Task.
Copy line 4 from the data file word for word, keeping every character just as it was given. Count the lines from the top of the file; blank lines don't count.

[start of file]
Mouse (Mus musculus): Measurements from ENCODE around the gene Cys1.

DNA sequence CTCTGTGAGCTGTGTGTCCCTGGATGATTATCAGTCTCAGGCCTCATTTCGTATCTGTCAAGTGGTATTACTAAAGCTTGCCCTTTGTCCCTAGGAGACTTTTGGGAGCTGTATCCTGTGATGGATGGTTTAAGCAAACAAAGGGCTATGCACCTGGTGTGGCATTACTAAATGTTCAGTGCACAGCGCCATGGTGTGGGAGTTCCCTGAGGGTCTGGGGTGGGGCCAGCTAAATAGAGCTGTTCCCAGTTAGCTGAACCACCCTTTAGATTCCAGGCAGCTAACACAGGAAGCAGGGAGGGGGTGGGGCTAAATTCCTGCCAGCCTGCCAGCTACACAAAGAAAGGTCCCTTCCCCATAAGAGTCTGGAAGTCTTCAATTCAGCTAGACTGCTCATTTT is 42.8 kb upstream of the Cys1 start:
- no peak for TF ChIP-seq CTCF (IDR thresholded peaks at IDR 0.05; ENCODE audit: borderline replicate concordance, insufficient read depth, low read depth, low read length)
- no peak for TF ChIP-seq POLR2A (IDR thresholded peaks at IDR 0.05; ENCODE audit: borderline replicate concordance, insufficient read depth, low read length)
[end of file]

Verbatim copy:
- no peak for TF ChIP-seq POLR2A (IDR thresholded peaks at IDR 0.05; ENCODE audit: borderline replicate concordance, insufficient read depth, low read length)